Born in Hechingen in 1882, Otto Nerz qualified as a doctor of medicine. He played football as an amateur for clubs in Mannheim and Berlin. In 1923 he was appointed manager of Germany’s national team. Until then, football in Germany had lagged well behind countries like England, Austria and Italy. Nerz studied the tactics and training methods of famous coaches such as Hugo Meisl and Vittorio Pozzo and vastly improved the standard of Germany’s play.
Football and Nationalism
Germany did not play in the first World Cup, in Uruguay in 1930, but did compete in Italy in 1934. Nerz had made Germany into a strong side and they finished third. In 1930s Germany, football was a matter of national pride. Nerz joined the Nazi Party in 1932, before Hitler came to power. At the 1936 Olympics in Berlin, Germany was expected to achieve glorious success, but the team was humiliatingly defeated by Norway and knocked out before the final stages. Nerz was sacked.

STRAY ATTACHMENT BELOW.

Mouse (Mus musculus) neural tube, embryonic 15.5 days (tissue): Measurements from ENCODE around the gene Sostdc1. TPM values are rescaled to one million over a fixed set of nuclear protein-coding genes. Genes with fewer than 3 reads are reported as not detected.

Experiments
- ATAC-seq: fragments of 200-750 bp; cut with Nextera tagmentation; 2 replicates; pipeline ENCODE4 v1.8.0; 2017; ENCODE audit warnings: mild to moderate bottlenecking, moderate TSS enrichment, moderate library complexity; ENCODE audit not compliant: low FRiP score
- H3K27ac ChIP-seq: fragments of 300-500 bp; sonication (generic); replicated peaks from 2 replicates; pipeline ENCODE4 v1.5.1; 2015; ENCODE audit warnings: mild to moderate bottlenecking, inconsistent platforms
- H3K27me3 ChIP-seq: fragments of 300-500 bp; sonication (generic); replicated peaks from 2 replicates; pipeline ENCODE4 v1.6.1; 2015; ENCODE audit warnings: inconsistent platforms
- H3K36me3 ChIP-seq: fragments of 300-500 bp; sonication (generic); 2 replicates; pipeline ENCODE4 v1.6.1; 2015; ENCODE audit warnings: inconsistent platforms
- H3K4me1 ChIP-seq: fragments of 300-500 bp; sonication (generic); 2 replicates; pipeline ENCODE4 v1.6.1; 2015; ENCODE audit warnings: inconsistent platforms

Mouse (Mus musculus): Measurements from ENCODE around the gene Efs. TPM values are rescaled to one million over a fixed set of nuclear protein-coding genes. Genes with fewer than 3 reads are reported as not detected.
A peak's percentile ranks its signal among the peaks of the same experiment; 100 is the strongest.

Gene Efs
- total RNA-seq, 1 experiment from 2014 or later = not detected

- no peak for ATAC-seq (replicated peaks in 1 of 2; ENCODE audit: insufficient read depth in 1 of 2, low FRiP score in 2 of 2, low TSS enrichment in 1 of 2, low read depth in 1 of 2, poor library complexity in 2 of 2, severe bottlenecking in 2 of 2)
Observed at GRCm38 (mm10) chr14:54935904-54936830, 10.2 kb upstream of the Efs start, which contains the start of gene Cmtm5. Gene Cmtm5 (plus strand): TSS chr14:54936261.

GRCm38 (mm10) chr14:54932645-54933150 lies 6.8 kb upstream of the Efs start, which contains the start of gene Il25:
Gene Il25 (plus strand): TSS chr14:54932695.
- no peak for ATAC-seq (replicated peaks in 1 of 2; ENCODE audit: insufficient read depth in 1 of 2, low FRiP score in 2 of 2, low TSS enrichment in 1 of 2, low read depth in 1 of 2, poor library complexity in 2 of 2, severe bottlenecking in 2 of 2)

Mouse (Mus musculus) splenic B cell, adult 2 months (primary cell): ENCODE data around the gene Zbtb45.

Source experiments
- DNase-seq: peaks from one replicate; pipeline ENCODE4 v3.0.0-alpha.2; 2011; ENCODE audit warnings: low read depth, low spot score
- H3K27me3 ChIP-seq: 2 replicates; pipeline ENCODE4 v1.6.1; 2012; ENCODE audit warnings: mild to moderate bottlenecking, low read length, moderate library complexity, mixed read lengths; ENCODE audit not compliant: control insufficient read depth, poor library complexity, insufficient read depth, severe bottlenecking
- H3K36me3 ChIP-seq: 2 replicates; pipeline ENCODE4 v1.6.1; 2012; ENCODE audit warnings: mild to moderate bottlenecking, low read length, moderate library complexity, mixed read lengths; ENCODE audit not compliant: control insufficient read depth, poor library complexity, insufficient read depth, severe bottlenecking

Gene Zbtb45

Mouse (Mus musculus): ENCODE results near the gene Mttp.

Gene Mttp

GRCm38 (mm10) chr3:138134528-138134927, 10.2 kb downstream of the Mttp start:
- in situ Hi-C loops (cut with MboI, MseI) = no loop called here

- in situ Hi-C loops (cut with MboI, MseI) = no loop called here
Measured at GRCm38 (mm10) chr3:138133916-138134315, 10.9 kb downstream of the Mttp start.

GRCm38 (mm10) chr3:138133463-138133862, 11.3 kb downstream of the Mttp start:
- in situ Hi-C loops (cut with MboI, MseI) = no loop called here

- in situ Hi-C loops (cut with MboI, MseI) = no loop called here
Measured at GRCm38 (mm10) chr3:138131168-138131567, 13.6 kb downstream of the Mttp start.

Nerz became an administrator in Berlin. When the war ended in 1945, he was arrested due to his Nazi Party connections and imprisoned at Sachsenhausen, a Nazi concentration camp that was reopened as a Soviet prison camp. Otto Nerz died there in 1949 and was buried in a mass grave.
Otto Nerz was a pioneer of modern football coaching. Between 1923 and 1936 he made Germany a force in European football. It was Nerz’s assistant coach, Sepp Herberger, who led West Germany to win the World Cup in 1954. But Otto Nerz was tainted by extreme nationalism. Fascist and Nazi propaganda set the tone for the 1934 World Cup and the 1936 Berlin Olympics. Nerz himself ended his life in disgrace, imprisoned in a former Nazi concentration camp.